Why does fundraising get more press than bootstrapping?

Why does fundraising get more press than bootstrapping? That’s the question posed by entrepreneur Jesse Pujji posed on X. At first glance, it does seem unfair a bootstrapped founder is overlooked while a big raise attracts major press, but a raise is actually just a signal a journalist may use to verify trust and legitimacy. There are many other tools.

Pujji is the founder of Gateway X, where he builds cashflow for founders and their startups. As investors demand earlier profitability and inflation tightens founder cash, bootstrapping makes more financial sense and protects equity. Logically, raising money shouldn’t be newsworthy. But in cases where a journalist doesn’t know you and has no way to validate your story, a raise can signal credibility and trust in your brand. The reasoning is, if a bunch of people trusted you enough to give you their hard-earned money, there must be a reason.

Why fundraising gets attention from journalists.

Obviously, connections and other motivations are at play in big raises. The existence of a bigger round doesn’t mean a company has a better path to profitability or longevity. But a journalist needs tools to quickly validate your story and legitimacy. If you have no credibility, no connections, and no way for a journalist to “vet” you, a large raise can do the job.

Indeed, there are many publications that tend to focus on raises. Axios Pro Rata, WSJ Pro VC, VentureBeat Daily Roundups, Daily Crunch, and Fortune Term Sheet, among others. Money talks. Investors are what I call a trust channel.

To briefly explain what trust channels are: founders believe better ideas matter, but they do not. Instead, individuals rely on communities for information, like newsletters, relationships, tribes, brands, etc. (Read the full deep dive here.) A fundraise isn’t the only trust channel however. There are hundreds.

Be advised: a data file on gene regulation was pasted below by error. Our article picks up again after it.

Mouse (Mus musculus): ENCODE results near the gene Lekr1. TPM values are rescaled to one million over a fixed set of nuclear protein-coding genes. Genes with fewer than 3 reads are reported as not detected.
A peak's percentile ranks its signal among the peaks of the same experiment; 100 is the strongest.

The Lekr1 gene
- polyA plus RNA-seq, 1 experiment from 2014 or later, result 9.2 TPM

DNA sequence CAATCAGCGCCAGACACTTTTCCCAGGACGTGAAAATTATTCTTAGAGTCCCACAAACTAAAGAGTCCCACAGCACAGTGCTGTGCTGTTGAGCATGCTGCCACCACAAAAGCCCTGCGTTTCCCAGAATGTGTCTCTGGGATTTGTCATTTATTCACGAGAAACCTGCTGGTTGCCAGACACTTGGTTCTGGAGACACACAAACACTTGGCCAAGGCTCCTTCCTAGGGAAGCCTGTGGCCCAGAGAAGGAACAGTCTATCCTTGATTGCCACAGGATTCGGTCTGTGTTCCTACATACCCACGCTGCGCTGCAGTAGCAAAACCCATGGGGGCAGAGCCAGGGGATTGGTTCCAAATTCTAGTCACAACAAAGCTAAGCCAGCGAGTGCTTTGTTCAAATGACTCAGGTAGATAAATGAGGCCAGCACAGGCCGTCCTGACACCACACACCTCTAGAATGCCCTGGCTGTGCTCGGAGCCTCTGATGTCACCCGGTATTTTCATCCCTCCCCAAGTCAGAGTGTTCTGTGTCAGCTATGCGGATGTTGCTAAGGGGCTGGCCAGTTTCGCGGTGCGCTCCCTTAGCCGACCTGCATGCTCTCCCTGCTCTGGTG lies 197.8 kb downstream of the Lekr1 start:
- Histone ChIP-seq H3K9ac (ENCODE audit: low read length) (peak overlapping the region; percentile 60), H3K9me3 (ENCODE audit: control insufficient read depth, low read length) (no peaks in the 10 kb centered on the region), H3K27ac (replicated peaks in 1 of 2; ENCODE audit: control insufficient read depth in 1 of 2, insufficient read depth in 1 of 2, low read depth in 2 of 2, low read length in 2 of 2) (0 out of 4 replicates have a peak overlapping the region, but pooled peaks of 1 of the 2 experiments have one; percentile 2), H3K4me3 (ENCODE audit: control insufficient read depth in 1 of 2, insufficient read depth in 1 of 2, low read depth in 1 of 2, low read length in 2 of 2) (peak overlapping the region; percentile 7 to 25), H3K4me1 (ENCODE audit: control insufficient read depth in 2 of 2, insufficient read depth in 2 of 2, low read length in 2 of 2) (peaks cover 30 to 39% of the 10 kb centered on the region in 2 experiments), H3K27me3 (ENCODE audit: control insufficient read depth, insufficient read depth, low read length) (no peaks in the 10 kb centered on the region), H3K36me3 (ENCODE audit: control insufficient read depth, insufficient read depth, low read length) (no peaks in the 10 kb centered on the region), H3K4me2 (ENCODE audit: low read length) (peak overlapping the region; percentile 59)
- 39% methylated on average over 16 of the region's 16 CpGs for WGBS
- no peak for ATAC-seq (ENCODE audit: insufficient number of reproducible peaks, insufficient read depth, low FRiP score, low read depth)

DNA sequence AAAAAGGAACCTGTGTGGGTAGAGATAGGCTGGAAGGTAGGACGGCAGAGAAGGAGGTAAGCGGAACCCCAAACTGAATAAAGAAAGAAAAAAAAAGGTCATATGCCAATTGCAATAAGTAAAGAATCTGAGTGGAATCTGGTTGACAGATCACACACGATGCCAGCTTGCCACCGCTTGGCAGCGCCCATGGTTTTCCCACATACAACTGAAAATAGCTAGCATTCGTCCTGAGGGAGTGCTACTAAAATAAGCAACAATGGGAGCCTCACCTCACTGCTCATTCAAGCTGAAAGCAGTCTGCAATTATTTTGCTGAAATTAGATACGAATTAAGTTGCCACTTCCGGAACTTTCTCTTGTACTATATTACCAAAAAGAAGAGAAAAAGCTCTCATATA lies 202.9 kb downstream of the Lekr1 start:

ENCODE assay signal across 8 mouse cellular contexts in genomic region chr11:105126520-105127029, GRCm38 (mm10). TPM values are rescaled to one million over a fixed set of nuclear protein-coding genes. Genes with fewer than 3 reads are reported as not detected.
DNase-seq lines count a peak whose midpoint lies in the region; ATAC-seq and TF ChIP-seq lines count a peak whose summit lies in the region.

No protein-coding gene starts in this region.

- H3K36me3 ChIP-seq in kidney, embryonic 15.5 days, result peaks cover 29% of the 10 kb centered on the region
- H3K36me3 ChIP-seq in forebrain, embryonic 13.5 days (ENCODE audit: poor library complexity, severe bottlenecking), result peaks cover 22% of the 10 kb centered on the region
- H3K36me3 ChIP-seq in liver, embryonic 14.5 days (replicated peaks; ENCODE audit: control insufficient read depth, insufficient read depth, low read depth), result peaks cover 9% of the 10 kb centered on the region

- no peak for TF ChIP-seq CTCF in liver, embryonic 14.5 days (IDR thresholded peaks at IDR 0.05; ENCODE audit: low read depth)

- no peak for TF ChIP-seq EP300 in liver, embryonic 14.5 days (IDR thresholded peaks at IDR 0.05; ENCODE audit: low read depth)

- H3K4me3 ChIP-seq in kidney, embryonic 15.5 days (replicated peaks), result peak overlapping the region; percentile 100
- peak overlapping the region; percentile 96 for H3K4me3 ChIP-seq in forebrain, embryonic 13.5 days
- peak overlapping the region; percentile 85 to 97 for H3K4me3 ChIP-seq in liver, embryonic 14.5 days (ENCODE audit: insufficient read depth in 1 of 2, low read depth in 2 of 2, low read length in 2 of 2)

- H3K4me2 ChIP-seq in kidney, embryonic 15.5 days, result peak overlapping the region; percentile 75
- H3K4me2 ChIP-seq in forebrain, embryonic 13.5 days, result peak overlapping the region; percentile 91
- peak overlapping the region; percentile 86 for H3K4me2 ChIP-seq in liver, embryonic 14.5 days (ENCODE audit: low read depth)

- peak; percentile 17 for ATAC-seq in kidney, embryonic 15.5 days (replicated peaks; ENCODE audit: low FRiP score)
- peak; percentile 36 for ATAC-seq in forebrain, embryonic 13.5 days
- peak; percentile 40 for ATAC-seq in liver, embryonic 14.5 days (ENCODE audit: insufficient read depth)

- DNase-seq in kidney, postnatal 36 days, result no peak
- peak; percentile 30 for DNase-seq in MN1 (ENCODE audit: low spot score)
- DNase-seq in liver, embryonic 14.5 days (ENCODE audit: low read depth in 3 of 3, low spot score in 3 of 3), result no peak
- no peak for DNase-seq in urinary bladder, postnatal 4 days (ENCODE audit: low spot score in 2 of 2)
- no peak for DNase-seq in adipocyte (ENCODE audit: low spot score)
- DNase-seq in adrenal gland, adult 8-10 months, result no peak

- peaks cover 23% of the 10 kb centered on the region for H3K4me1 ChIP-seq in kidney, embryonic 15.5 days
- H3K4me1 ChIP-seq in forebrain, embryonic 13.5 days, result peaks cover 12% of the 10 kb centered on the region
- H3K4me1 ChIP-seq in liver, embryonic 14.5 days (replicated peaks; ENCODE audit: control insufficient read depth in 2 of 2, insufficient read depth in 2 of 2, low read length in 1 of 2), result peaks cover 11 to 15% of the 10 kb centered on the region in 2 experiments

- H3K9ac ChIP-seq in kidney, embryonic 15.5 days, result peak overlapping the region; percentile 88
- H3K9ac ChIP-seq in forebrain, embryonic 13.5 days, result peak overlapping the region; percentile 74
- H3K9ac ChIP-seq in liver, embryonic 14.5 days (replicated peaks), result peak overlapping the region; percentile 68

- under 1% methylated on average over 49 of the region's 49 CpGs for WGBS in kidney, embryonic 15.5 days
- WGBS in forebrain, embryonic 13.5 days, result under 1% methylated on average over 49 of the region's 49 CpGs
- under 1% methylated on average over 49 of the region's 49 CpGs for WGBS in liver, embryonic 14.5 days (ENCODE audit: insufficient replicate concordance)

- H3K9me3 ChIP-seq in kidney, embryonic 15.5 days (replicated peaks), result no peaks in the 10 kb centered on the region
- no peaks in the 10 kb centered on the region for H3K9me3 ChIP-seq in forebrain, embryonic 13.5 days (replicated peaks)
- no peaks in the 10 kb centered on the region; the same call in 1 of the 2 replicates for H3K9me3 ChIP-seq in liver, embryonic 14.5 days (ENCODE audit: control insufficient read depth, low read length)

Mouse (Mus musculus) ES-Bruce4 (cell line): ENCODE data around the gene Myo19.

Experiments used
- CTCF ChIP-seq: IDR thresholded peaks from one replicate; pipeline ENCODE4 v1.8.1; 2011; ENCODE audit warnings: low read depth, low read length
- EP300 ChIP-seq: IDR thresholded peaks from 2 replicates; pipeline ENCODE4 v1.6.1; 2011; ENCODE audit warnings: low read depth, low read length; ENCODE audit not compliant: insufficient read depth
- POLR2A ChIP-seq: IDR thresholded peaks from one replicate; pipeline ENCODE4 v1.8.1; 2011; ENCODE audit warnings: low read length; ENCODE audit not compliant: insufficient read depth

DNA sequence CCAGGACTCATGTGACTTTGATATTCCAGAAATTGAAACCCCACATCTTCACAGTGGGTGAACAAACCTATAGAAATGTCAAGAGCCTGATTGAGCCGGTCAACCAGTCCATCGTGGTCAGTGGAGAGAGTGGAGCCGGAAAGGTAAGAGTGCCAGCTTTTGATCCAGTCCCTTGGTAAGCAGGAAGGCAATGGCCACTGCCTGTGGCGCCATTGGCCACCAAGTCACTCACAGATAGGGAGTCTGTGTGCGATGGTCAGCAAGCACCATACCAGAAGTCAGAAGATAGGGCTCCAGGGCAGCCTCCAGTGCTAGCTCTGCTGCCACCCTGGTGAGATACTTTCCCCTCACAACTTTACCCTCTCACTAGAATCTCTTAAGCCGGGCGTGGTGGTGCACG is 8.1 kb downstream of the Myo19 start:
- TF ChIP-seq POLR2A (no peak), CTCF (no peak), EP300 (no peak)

How to get press without fundraising

Understanding how to get press without fundraising is about identifying the wide spectrum of trust channels a journalist may use to quickly vet you. Here are seven examples, but there are likely 50-100 different channels, and they will likely vary from journalist to journalist.

  • Celebrities: love ’em or hate ’em, celebrities can be a quick way to gain trust.
  • Established clients: if you are doing business with established clients like Tesla or Apple.
  • Notable cofounders: if Jack Dorsey of Twitter is your co-founder, his success transfers trust to you.
  • Academic proof: research from Universities that validates your approach, boosts trust
  • Key relationships: important connections that the journalist is familiar with can validate you
  • Big-name board members: if Garry Tan of Y Combinator is on your board that’s a quick trust boost.
    (HT Aaron Thomasson on this one!)
  • Third-party analyst reports: objective research or data that mentions your brand boosts trust.
    (HT Aaron Thomasson on this one!)

It’s important to note, while trust channels can give you access to a journalist, you still need a great story to get press. When focusing on press opportunities, many founders incorrectly assume their story is the value. Not true.

Value to a journalist is a readily apparent story their readers will click on. They get dozens of pitches, if not hundreds per week. The story that is more readily apparent and valuable to their audience gets their attention. Briefly, the difference in a subject line might be, “New company using AI to solve global hunger,” vs “Robot-farmers feeding thousands. No humans needed.”

Money talks. But so do dozens, if not hundreds of trust channels.

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Hi, I’m Justin Brady. I amplify inventive companies (and their people) to new audiences by identifying and utilizing their customer’s trust channels. I wrote for The Wall Street Journal and The Washington Post and I hosted the founders of Starbucks, Hint and Ancestry.com on my podcast.
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